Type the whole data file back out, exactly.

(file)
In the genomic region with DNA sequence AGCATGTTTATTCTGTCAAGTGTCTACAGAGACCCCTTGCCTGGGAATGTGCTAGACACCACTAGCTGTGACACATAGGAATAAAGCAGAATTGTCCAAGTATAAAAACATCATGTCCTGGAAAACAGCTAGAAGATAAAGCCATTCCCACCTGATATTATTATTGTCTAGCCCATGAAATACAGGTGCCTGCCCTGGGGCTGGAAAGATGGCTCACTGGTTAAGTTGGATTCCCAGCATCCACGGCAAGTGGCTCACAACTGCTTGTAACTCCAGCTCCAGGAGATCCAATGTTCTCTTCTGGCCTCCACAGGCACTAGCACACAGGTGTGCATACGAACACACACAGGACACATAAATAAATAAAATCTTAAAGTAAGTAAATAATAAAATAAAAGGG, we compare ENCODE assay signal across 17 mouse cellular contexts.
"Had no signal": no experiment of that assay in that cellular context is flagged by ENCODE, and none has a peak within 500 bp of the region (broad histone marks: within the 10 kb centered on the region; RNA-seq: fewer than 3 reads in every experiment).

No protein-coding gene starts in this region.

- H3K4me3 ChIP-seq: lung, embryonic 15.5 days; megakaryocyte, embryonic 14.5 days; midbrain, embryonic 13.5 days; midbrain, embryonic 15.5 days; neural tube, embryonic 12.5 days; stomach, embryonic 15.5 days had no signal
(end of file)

In the genomic region with DNA sequence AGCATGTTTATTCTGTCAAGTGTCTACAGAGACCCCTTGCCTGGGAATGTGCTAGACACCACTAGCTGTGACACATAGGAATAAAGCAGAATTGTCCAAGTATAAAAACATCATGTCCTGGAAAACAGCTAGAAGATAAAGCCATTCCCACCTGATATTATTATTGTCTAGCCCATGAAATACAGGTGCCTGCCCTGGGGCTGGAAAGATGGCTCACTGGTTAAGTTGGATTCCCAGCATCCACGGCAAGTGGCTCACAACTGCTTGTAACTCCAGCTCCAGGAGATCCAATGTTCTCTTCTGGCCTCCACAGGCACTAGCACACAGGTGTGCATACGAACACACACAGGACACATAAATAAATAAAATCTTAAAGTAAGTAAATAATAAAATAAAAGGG, we compare ENCODE assay signal across 17 mouse cellular contexts.
"Had no signal": no experiment of that assay in that cellular context is flagged by ENCODE, and none has a peak within 500 bp of the region (broad histone marks: within the 10 kb centered on the region; RNA-seq: fewer than 3 reads in every experiment).

No protein-coding gene starts in this region.

- H3K4me3 ChIP-seq: lung, embryonic 15.5 days; megakaryocyte, embryonic 14.5 days; midbrain, embryonic 13.5 days; midbrain, embryonic 15.5 days; neural tube, embryonic 12.5 days; stomach, embryonic 15.5 days had no signal